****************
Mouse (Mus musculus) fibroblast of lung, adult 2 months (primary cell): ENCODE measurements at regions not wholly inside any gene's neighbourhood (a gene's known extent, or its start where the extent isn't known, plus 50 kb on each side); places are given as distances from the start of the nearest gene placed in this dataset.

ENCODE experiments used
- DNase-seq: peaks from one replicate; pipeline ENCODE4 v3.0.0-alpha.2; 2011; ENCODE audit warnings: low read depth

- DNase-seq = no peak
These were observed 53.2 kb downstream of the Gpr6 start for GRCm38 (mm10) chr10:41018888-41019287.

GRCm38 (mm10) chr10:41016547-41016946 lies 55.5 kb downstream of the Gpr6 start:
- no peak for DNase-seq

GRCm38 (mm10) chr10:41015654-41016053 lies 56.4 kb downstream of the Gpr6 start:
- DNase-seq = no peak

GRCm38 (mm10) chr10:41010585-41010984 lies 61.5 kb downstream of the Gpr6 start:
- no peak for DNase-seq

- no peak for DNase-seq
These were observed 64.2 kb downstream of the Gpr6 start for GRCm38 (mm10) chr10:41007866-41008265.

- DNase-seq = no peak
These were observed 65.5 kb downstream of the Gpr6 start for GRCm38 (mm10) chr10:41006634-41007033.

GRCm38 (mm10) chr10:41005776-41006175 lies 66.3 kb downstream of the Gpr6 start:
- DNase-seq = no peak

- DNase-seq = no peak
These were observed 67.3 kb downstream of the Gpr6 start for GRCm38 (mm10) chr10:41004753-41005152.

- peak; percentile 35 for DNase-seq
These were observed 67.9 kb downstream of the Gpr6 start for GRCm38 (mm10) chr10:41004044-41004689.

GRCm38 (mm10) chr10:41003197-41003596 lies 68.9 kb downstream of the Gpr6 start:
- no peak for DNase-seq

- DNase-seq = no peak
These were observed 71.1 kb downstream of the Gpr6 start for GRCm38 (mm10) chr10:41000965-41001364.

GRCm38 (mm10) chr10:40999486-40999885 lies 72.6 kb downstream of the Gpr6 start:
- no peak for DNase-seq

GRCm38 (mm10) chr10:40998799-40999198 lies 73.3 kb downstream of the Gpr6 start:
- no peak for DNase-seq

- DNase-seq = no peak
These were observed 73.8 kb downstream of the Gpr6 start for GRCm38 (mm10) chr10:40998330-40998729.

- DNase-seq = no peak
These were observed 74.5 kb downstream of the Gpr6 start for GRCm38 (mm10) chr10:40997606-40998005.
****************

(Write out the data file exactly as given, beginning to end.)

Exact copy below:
Mouse (Mus musculus) fibroblast of lung, adult 2 months (primary cell): ENCODE measurements at regions not wholly inside any gene's neighbourhood (a gene's known extent, or its start where the extent isn't known, plus 50 kb on each side); places are given as distances from the start of the nearest gene placed in this dataset.

ENCODE experiments used
- DNase-seq: peaks from one replicate; pipeline ENCODE4 v3.0.0-alpha.2; 2011; ENCODE audit warnings: low read depth

- DNase-seq = no peak
These were observed 53.2 kb downstream of the Gpr6 start for GRCm38 (mm10) chr10:41018888-41019287.

GRCm38 (mm10) chr10:41016547-41016946 lies 55.5 kb downstream of the Gpr6 start:
- no peak for DNase-seq

GRCm38 (mm10) chr10:41015654-41016053 lies 56.4 kb downstream of the Gpr6 start:
- DNase-seq = no peak

GRCm38 (mm10) chr10:41010585-41010984 lies 61.5 kb downstream of the Gpr6 start:
- no peak for DNase-seq

- no peak for DNase-seq
These were observed 64.2 kb downstream of the Gpr6 start for GRCm38 (mm10) chr10:41007866-41008265.

- DNase-seq = no peak
These were observed 65.5 kb downstream of the Gpr6 start for GRCm38 (mm10) chr10:41006634-41007033.

GRCm38 (mm10) chr10:41005776-41006175 lies 66.3 kb downstream of the Gpr6 start:
- DNase-seq = no peak

- DNase-seq = no peak
These were observed 67.3 kb downstream of the Gpr6 start for GRCm38 (mm10) chr10:41004753-41005152.

- peak; percentile 35 for DNase-seq
These were observed 67.9 kb downstream of the Gpr6 start for GRCm38 (mm10) chr10:41004044-41004689.

GRCm38 (mm10) chr10:41003197-41003596 lies 68.9 kb downstream of the Gpr6 start:
- no peak for DNase-seq

- DNase-seq = no peak
These were observed 71.1 kb downstream of the Gpr6 start for GRCm38 (mm10) chr10:41000965-41001364.

GRCm38 (mm10) chr10:40999486-40999885 lies 72.6 kb downstream of the Gpr6 start:
- no peak for DNase-seq

GRCm38 (mm10) chr10:40998799-40999198 lies 73.3 kb downstream of the Gpr6 start:
- no peak for DNase-seq

- DNase-seq = no peak
These were observed 73.8 kb downstream of the Gpr6 start for GRCm38 (mm10) chr10:40998330-40998729.

- DNase-seq = no peak
These were observed 74.5 kb downstream of the Gpr6 start for GRCm38 (mm10) chr10:40997606-40998005.